"You should never point a loaded *** at anyone. This is not a hard and fast rule, however. A hard and fast rule is that you should never, ever, point an unloaded *** at anyone." --P.J. O'Rourke

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    Another vote for a handbuilt. I would email Psimet or your next favorite wheel builder and ask for something built with the Kinlin XC279 (also called the BHS 472 and the rim Boyd used in the Vitesse). It's a beefy, slightly aero rim that comes in a wide variety of drillings. And it's one of the 'wide' rims that allows you run a little lower pressure than with a typical road rim.

    A set with DT Comp or Sapim Race spokes and import hubs (Novatec or Bitex) should run around $400.

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    Senior Member Seattle Forrest's Avatar
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    A month or two after you email psimet, you might think about trying somebody who has the time to answer your inquiry.
    Don't believe everything you think.

  9. #9
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    Have to say that a set of wheels with good hubs makes the difference between a ride and pure fun. Switched out a set of really sad wheels for a $300 set and it feels like a whole different bike that never needs the hubs even looking at. Totally worth it.

  10. #10
    L-I-V-I-N dtrain's Avatar
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    There is a pair here that could be an option:
    http://www.bikeforums.net/forumdispl...ke-Marketplace
    "The older you do get, the more rules they're gonna try to get you to follow. You just gotta keep livin', man, L-I-V-I-N." - Wooderson

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    Senior Member bghill1's Avatar
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    Agree 100% new wheels are worth it. Spend as much as you can to buy the best you can. Keep the old set around to sell with the bike when you decide to upgrade that also.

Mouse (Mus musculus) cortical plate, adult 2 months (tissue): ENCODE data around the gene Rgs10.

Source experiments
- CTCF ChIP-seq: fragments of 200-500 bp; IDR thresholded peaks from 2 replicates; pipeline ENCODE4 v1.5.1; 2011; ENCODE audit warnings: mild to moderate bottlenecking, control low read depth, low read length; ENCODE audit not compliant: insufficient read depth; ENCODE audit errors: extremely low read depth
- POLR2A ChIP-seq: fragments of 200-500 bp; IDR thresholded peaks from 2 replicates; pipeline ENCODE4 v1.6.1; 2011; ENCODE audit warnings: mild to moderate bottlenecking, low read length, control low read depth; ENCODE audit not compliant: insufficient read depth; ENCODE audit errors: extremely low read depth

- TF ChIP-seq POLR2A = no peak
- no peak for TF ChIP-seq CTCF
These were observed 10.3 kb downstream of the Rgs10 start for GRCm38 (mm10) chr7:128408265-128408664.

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    Quote Originally Posted by dtrain View Post
    There is a pair here that could be an option:
    http://www.bikeforums.net/forumdispl...ke-Marketplace
    If you are talking about the H+ set, that is nearly identical to the set I described, only using a fancier rim (that has similar dimensions).

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    I'm sort of in a similar boat as you OP (although I'm not having any real trouble with my stock wheels) and posted a similar thread about wheel upgrades recently. Lots of good suggestions came from it so check it out :

    http://www.bikeforums.net/showthread...on!?highlight=

    (I haven't yet decided if I am going to upgrade mine or not... still contemplating )

  14. #14
    L-I-V-I-N dtrain's Avatar
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    Quote Originally Posted by canam73 View Post
    If you are talking about the H+ set, that is nearly identical to the set I described, only using a fancier rim (that has similar dimensions).
    Yup. I haven't shopped around (as I'm not in the market), but that set seems like a decent option for someone.
    "The older you do get, the more rules they're gonna try to get you to follow. You just gotta keep livin', man, L-I-V-I-N." - Wooderson

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  15. #15
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    Quote Originally Posted by Wooden Tiger View Post
    The #1 wheels I've had my eye on are the Mavic Ksyrium Equipes, but I'm not brand-specific. If there are other wheels out there that are comparable or better for around the same price, I'm game.
    IMO you can do far better than Mavic Equipe's for that amount of money. Several good suggestions have already been made. I'd go custom if I were you.
    ...Just mount a bicycle and go out for a spin down the road. ~ Sir Arthur Conan Doyle

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    I got 99 problems.... thump55's Avatar
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    Williams 30X. I've been riding mine for a long time and they are still true as new. Bulletproof, light and aero.

    I highly recommend, although I see they are $570 now (they were $500 when I got mine).

  17. #17
    Senior Member Seattle Forrest's Avatar
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    Quote Originally Posted by bghill1 View Post
    Agree 100% new wheels are worth it. Spend as much as you can to buy the best you can. Keep the old set around to sell with the bike when you decide to upgrade that also.
    If you can come up with $3,000 you'll be able to get yourself a set of Madfiber wheels, and then you can finish a 100 mile ride 35 seconds faster.
    Don't believe everything you think.

  18. #18